How his perceptions could become so altered that he could think I was a piece of state-of-the-art athletic equipment, bought at a nearby mall, I do not know. I do know his perceptions were very altered.

Reader, my father hit me, and the rhyme or reason to it was as frankly odd as if he had instead played Ultimate Frisbee with my cheeks, or used my gallbladder as a mallet in a gentlemen’s game of croquet. He was not—as I hope I have made crystal clear—a dominant force in my family, and yet he was allowed a certain liberty to use my brows as bocce-balls and my temples as a wiffle ball, however many times he wanted.

My mother didn’t mind. Sometimes he hit me when she wasn’t there, sometimes when she was, but it did not matter as long as he did not strike me many blows at a time, in which case she would tell him huffily, “That’s enough.” But, reader, even his single blows were enormous, like a giant’s, and his short recreations hurt me.

Perhaps I’ve lied. It wasn’t only recreational for him to strike me—I clearly made him angry, although it was often surprising what made him angry at me on any particular occasion.

He was sensitive. And my mother added to his pool of sensitivity daily, by saying things like, “You’re just too stupid to understand!” in everybody’s earshot. He never talked back to her when she said things like that. She also told jokes to which my father was the punchline—“What’s immovable and fat and hairy and idiotic?” and encouraged my sisters and me to make fun of him. I only once saw him reading a book—My Name Is Asher Lev by Chaim Potok—and clearly the only possible thing for me to do was to say, “Holy Christ, Daddy’s reading a book! What if his brain pushes out of his head?”

But he did not strike me when I said that. I don’t remember which words of mine made him do it. He smelled so unbearably bad that we made some playful jokes at his expense about emergency deliveries of Odor Eaters, but he did not hit me (or my sisters, who for some reason he never hit) in response to that, but to other things that I really, really can’t remember, reader. Were they innocent things like, “Would you mind leaving me some of the pickles?” Or mean things like, “I’d never be as stupid as you!”

Whatever I said to inspire him is lost in the fog that always overcame me at such moments, which has made me remember them utterly differently from all other events in my long life. Not as discrete happenings, but as one long, never-fading, continually present moment of getting hit (like a robot programmed to see a giant fist coming down on its head every nanosecond, so it must scurry to come up with a million strategies of avoidance, as long as its power is on).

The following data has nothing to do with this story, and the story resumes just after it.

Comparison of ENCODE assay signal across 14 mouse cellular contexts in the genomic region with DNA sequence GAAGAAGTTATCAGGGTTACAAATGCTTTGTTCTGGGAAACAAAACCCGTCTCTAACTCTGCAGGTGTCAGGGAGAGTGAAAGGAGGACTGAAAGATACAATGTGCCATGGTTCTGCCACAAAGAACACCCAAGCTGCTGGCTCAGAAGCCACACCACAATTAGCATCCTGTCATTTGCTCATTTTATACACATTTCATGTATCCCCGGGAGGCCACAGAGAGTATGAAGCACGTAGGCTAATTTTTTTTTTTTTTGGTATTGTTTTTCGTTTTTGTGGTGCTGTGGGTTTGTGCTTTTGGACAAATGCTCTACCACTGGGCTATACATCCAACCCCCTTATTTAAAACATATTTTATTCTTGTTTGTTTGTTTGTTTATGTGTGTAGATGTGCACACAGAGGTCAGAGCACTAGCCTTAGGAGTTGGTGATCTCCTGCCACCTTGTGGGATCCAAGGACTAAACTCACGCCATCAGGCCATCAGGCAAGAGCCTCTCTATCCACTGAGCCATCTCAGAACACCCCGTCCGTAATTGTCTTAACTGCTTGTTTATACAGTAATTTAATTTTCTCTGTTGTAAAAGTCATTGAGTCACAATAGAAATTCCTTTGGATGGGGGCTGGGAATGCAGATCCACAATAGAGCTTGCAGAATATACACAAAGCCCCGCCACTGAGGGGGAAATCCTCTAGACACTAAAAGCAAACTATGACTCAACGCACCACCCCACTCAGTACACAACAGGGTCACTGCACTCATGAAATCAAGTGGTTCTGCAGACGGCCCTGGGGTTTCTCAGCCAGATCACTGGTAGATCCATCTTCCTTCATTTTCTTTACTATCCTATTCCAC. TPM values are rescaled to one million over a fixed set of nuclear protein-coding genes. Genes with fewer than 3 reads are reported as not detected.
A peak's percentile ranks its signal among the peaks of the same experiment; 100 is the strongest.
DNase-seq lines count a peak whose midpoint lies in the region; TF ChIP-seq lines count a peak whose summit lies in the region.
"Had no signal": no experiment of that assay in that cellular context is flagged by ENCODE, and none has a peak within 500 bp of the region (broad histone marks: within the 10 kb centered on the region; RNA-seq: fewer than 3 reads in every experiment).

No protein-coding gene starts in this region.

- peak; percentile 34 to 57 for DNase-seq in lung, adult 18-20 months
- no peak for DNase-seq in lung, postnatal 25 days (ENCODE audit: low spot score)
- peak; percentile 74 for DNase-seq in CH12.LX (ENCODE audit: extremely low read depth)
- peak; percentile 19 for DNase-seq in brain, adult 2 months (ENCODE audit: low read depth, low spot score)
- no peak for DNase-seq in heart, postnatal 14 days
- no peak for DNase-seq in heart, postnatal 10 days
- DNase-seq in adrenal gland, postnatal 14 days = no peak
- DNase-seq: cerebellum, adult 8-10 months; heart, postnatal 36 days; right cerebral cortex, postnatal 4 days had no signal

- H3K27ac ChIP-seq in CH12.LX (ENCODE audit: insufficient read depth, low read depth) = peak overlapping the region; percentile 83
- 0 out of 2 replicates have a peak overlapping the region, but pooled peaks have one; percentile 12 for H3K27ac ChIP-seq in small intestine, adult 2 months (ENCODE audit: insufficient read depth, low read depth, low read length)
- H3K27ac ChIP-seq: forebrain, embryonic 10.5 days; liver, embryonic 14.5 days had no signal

I did frequently call him stupid. But so did he call me. He never acted like my father, not remotely. We were always equals in the Minkowitz Family Consortium, except that he was four times my size and had a vastly stronger arm. My mother treated him like just another child in the family, albeit the one who was supposed to be hated.

I was seven when he started, and he always hit my head.

It hurt. And reader, it made me terrified in a peculiar way, of everything under the sun, and all creatures that flew in the air, and ones that crept on the earth, of all people and, of course, games engaged in by the arms.

For years, the sound of keys disturbed me, I had no idea why. I think now that it was the sound of his keys in the door. I do know I was frightened whenever he was home, and felt safe when he was not.

My plasticity came in handy, I think, because it made it easier for me to assume the roles as the equipment in the ballgames than a non-goblin individual would have found it. I was made of Things, after all, reader, a variety of largely inorganic and inhuman Things, and being treated as a thing could not have made as big an impression on me as it would have on a biological girl. Soil and paper and nails do not feel as much as humans do, and have never done. Not even muffin batter, the nearest thing I have to human flesh, and which I have only in a very small amount, feels anything like what human beings feel. This is the reason Rabbi Judah Loew was allowed to make a golem in the first place, and the reason he was allowed to destroy it, as Abraham was not allowed to destroy his son.

Adapted from Growing Up Golem: Learning to Survive My Mother, Brooklyn, and Some Really Bad Dates. Published by Magnus Books, a division of Riverdale Avenue Books. Copyright 2013. Used with permission.

Donna Minkowitz has been a columnist for the Village Voice and has also written for the New York Times Book Review, Salon, The Advocate, Ms. Magazine, and The Nation.